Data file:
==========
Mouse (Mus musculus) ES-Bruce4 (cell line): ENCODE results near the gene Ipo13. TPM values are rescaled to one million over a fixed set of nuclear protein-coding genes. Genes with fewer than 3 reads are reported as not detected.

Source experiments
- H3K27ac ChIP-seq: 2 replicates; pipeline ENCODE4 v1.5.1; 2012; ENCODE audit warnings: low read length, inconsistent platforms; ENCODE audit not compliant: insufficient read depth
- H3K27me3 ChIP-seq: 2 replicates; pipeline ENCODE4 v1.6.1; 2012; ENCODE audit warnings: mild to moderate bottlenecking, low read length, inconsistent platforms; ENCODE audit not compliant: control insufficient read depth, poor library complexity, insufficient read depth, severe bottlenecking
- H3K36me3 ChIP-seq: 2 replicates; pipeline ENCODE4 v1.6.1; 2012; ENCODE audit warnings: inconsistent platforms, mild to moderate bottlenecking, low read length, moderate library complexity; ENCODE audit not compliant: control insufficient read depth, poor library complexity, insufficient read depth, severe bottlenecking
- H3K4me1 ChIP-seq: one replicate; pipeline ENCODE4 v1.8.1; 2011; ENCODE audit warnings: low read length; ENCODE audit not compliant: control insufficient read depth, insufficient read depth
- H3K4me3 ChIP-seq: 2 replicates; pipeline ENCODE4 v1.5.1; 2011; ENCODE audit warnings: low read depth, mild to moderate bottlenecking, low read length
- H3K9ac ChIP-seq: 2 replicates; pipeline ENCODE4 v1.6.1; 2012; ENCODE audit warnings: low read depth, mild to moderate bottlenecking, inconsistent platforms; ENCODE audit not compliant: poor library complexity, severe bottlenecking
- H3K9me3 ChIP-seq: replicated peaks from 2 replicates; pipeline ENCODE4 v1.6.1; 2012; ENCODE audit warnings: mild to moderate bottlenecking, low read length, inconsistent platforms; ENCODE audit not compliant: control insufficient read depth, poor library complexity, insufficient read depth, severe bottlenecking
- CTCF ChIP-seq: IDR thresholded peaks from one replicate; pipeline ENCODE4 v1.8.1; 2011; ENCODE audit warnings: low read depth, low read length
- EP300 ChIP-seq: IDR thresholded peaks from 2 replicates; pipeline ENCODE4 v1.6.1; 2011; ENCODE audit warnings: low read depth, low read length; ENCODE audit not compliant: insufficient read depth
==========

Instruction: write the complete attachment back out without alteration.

Mouse (Mus musculus) ES-Bruce4 (cell line): ENCODE results near the gene Ipo13. TPM values are rescaled to one million over a fixed set of nuclear protein-coding genes. Genes with fewer than 3 reads are reported as not detected.

Source experiments
- H3K27ac ChIP-seq: 2 replicates; pipeline ENCODE4 v1.5.1; 2012; ENCODE audit warnings: low read length, inconsistent platforms; ENCODE audit not compliant: insufficient read depth
- H3K27me3 ChIP-seq: 2 replicates; pipeline ENCODE4 v1.6.1; 2012; ENCODE audit warnings: mild to moderate bottlenecking, low read length, inconsistent platforms; ENCODE audit not compliant: control insufficient read depth, poor library complexity, insufficient read depth, severe bottlenecking
- H3K36me3 ChIP-seq: 2 replicates; pipeline ENCODE4 v1.6.1; 2012; ENCODE audit warnings: inconsistent platforms, mild to moderate bottlenecking, low read length, moderate library complexity; ENCODE audit not compliant: control insufficient read depth, poor library complexity, insufficient read depth, severe bottlenecking
- H3K4me1 ChIP-seq: one replicate; pipeline ENCODE4 v1.8.1; 2011; ENCODE audit warnings: low read length; ENCODE audit not compliant: control insufficient read depth, insufficient read depth
- H3K4me3 ChIP-seq: 2 replicates; pipeline ENCODE4 v1.5.1; 2011; ENCODE audit warnings: low read depth, mild to moderate bottlenecking, low read length
- H3K9ac ChIP-seq: 2 replicates; pipeline ENCODE4 v1.6.1; 2012; ENCODE audit warnings: low read depth, mild to moderate bottlenecking, inconsistent platforms; ENCODE audit not compliant: poor library complexity, severe bottlenecking
- H3K9me3 ChIP-seq: replicated peaks from 2 replicates; pipeline ENCODE4 v1.6.1; 2012; ENCODE audit warnings: mild to moderate bottlenecking, low read length, inconsistent platforms; ENCODE audit not compliant: control insufficient read depth, poor library complexity, insufficient read depth, severe bottlenecking
- CTCF ChIP-seq: IDR thresholded peaks from one replicate; pipeline ENCODE4 v1.8.1; 2011; ENCODE audit warnings: low read depth, low read length
- EP300 ChIP-seq: IDR thresholded peaks from 2 replicates; pipeline ENCODE4 v1.6.1; 2011; ENCODE audit warnings: low read depth, low read length; ENCODE audit not compliant: insufficient read depth